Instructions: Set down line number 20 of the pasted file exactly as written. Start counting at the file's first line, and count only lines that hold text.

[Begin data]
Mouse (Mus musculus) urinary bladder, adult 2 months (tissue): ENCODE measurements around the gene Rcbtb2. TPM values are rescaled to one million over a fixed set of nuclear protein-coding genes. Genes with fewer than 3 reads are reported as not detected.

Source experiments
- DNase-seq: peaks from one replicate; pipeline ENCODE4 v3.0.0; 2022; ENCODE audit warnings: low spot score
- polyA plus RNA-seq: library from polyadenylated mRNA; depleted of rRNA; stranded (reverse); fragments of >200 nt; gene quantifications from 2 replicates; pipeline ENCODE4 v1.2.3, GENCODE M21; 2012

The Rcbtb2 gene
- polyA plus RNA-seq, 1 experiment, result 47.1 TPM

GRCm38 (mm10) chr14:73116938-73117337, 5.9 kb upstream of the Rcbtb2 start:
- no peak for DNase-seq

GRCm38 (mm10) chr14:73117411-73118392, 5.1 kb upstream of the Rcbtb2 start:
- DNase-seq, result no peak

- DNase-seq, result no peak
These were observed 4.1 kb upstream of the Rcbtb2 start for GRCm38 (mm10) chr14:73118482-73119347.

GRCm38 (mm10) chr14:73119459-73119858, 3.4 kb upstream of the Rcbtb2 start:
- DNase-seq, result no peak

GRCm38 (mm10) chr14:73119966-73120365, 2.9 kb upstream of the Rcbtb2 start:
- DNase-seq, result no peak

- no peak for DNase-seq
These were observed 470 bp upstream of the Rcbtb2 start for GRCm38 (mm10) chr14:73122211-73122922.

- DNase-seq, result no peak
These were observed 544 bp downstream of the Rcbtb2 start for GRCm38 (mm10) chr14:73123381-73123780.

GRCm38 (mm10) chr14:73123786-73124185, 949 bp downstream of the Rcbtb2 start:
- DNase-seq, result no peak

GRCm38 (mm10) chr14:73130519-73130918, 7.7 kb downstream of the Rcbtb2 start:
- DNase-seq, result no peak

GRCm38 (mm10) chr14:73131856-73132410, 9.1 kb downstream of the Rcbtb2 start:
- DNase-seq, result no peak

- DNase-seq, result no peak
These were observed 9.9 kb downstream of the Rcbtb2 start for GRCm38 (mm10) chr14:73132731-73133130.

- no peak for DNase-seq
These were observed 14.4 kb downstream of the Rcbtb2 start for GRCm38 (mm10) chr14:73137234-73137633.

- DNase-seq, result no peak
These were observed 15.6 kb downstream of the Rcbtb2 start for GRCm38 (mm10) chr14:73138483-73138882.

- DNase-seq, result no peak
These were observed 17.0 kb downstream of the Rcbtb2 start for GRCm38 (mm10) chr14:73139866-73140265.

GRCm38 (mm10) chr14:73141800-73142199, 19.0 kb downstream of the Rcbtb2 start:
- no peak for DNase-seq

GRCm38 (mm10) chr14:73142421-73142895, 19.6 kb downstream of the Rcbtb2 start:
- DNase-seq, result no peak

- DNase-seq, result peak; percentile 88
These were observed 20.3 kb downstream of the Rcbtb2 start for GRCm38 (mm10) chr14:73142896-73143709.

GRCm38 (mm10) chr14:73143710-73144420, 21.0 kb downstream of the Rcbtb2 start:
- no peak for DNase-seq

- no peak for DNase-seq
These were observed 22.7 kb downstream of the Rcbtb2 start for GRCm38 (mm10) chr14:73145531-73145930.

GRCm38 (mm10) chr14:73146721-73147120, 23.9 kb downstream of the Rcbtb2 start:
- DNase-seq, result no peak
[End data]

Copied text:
These were observed 544 bp downstream of the Rcbtb2 start for GRCm38 (mm10) chr14:73123381-73123780.